“Abd al-Aziz al-Rantisi, Hamas leader from Gaza, went further by denying the Holocaust, while simultaneously charging that ‘the Zionists were behind the Nazis’ murder of many Jews, with the aim of intimidating and forcing them to immigrate to Palestine.’ Furthermore, he claimed that the Nazis ‘received tremendous financial aid from the Zionist banks and monopolies, prior to their seizure of power and that ‘this great financial aid helped the Nazis build the military and economic force needed to destroy Europe and annihilate millions.’ ‘When we compare the Zionists to the Nazis,’ Rantisi concluded, ‘We insult the Nazis.’”[6] 

When enemies are described as purely evil, directly hostile, and supremely powerful, it is easy enough to justify any amount of violence against them, no matter how cruel and futile. According to antisemitic logic, Israel’s extraordinary and essentially Jewish evil justifies collective delight in militarily self-destructive rapes and murders of Jewish civilians.[7]

I used to blame ignorance for the Western near-silence about the contribution of fantastical antisemitic tales to anti-Israeli narratives. I am now persuaded that the only plausible explanation for this omerta is sympathy. There is a widespread sympathy – perhaps unconscious, but nonetheless effectively antisemitic – with at least some elements of the old narrative of evil and powerful Jews. In many Western left-wing circles, the antisemitic prejudice is quite conscious. Many pro-Palestinian demonstrators describe their cause as a battle between the semi-demonic Jews of Israel and the semi-saintly fighters of Hamas.

The “Zionist” confusion

In Arab rhetoric, the Jewish super-evil is often described as Zionist. That usage demonstrates an unsurprising historical illiteracy. Zionism was originally a response by a relatively small group of secularised Jews to secular antisemitism. Until the Holocaust, it was strongly opposed by most Jews, secular as well as practising and believing. Even today, when most Jews feel some loyalty to the Zionist Jewish state, many Jews, especially those described as orthodox and ultra-orthodox, are either hostile to or doubtful about the Zionist cause. Conversely, many Zionists are indifferent about or even hostile to the religious aspect of being Jewish.

My own family story encompasses a wide range of responses to Zionism. One great-uncle was a firmly secular Zionist who left Germany for what was then Palestine before the Nazis took over. His brother, my grandfather, was not a Zionist. As a refugee from the Nazis, he settled happily in the United States. He was deeply upset by what he considered to be the blind support of Israel by the Aufbau, the German-Jewish newspaper published in New York. When my mother, a practising but atheistic Jew, was young, she wanted to migrate to Israel. And my father, a self-described non-practising, non-believing orthodox Jew, was so deeply opposed to Zionism that he refused to learn any modern Hebrew. I am like my father: a Jew who considers Zionism to be confused in its approach to religion, misguided in its political motivations, and dangerous to Jews in its implementation.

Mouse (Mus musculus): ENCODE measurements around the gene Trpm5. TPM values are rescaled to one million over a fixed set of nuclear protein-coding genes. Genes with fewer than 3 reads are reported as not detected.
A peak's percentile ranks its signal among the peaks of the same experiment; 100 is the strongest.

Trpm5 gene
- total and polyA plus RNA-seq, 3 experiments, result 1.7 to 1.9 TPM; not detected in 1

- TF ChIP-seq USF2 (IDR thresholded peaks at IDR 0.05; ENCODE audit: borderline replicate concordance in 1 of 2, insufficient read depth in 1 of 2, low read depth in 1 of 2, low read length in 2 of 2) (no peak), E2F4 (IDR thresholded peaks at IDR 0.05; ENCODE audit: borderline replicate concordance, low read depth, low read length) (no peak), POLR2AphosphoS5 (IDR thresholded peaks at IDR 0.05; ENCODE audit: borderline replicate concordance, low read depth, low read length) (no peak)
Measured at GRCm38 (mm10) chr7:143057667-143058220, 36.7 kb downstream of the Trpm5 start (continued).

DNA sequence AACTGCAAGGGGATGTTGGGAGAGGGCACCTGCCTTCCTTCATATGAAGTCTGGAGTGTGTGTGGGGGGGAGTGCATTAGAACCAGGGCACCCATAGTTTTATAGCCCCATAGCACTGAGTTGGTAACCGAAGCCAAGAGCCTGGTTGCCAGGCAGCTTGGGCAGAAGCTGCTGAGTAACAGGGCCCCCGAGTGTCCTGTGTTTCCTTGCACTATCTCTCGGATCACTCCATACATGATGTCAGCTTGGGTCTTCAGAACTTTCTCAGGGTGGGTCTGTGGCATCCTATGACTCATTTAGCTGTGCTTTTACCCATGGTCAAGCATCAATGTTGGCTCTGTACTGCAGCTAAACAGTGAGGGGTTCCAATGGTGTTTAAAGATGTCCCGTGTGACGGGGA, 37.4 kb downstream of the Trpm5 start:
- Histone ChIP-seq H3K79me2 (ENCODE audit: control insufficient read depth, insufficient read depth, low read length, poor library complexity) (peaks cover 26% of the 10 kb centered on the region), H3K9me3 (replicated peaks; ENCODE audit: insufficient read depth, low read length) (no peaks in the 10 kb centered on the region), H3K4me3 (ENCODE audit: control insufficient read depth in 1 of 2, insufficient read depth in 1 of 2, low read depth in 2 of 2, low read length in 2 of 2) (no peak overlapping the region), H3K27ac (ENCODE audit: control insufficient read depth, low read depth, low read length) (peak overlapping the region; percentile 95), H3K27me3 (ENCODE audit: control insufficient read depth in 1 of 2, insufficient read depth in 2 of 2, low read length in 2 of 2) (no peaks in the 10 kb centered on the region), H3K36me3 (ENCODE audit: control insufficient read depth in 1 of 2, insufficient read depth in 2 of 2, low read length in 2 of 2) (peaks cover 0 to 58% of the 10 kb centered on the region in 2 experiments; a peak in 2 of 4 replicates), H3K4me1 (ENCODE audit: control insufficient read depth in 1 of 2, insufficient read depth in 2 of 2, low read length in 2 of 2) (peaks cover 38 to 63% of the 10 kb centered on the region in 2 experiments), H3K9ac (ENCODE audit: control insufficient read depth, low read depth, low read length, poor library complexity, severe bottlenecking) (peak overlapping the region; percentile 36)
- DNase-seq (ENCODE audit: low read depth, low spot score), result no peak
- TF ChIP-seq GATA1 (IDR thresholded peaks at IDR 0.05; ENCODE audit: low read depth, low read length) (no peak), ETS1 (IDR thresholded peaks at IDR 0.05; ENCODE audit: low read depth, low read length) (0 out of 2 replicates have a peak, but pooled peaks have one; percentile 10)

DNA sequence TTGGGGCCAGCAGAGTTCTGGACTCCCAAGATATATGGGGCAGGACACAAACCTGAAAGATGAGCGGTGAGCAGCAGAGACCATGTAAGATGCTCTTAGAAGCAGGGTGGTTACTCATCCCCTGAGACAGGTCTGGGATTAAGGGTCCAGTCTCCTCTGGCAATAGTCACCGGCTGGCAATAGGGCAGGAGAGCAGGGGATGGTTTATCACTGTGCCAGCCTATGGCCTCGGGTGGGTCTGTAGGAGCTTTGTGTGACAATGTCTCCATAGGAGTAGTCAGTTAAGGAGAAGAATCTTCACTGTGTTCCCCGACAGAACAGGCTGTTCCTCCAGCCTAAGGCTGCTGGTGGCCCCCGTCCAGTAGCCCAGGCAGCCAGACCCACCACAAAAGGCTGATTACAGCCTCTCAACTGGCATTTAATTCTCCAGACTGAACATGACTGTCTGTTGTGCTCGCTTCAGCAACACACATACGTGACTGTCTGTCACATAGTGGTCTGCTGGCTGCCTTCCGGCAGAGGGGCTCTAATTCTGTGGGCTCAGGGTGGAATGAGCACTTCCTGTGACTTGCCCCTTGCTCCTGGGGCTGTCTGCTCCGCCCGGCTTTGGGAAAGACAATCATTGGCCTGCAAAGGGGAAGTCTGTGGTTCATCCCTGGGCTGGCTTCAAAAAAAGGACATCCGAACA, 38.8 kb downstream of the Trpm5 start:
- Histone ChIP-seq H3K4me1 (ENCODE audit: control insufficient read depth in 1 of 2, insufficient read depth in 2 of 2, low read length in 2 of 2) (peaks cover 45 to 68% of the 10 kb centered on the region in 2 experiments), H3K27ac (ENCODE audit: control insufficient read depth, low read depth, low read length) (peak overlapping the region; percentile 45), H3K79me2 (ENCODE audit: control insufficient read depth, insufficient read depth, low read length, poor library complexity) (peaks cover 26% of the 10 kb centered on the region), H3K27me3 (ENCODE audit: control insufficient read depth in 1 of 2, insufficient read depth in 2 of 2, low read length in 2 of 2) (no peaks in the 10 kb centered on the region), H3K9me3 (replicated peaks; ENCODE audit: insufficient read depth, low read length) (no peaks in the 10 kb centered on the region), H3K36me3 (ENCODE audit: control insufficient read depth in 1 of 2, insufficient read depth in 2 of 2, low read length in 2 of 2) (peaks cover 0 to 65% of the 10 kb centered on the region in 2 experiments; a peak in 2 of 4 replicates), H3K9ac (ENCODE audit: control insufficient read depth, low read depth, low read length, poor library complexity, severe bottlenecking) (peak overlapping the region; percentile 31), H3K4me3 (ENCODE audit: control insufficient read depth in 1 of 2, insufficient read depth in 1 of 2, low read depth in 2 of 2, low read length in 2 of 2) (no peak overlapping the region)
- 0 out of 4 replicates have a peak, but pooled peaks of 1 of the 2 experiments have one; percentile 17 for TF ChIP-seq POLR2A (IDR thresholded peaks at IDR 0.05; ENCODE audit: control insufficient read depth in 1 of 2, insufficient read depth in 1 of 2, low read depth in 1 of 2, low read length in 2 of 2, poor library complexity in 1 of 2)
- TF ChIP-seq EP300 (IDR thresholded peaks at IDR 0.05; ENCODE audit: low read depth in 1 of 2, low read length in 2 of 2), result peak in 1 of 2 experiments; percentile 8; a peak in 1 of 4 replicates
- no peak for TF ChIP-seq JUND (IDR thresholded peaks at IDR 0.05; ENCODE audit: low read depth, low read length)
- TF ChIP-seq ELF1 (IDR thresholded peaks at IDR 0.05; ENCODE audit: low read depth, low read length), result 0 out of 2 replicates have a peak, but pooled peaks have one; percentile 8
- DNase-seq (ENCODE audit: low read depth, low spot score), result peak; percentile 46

The dual meaning of Zionism, as either general evil Jewishness or specific secular Jewish nationalism, used to allow me to deny that actual antisemitism was increasing. I declared that real antisemitism was only a serious problem in the Middle East, where it was known as anti-Zionism. The situation was different, I said, for more sophisticated Europeans and Americans. I was sure that such people could keep their friendly attitudes towards all Jews and Jewishness separate from their perhaps less enthusiastic appraisal of Zionism.

The Jewish-Zionist distinction is still important to me, but it increasingly seems that all Jews are hated for being Zionists and Zionists are increasingly not being hated because of their support for Israel’s existence, but – solely, largely, or partly – simply because they are Jews. Under these unwanted and unfair circumstances, I must show solidarity with my people, however they are named and however much I might doubt the wisdom or justice of the policies of the Israeli government. And, as I have said, the Jews are my people.

I am a Jew, because of God’s inscrutable will

It might be worthwhile to explain in somewhat more detail my unchosen and inalienable Jewishness, especially as it seems to go against what the Catholic Church now defends as the “fundamental human right” of people to choose their own religion.[8] That civil and philosophical claim must be modified by the shared Jewish and Christian theological understanding of the central Jewish role in God’s plan for Creation. Christians believe, and many Jews would agree, that the Jews are the chosen people, chosen to bring God’s law and God’s salvation to the entire world.

This role exempts Jews from the full freedom of religious choice, because Jewishness is chosen for them by God. It is an inherited condition. Jews can never stop being some type of Jew. For example, I was a non-practising Jew when I was six years old, a Jewish atheist at twelve, a Jewish agnostic with vaguely spiritual tendencies a few years later, and finally a Jew who is Christian. If I were to become a Buddhist or a Unitarian (religious paths followed by many American Jews), I would become a Jewish Buddhist or a Jewish Unitarian. It is simply impossible for any Jews to become totally non-Jewish. The religious identification can only be dissipated though many generations of non-practice and intermarriage.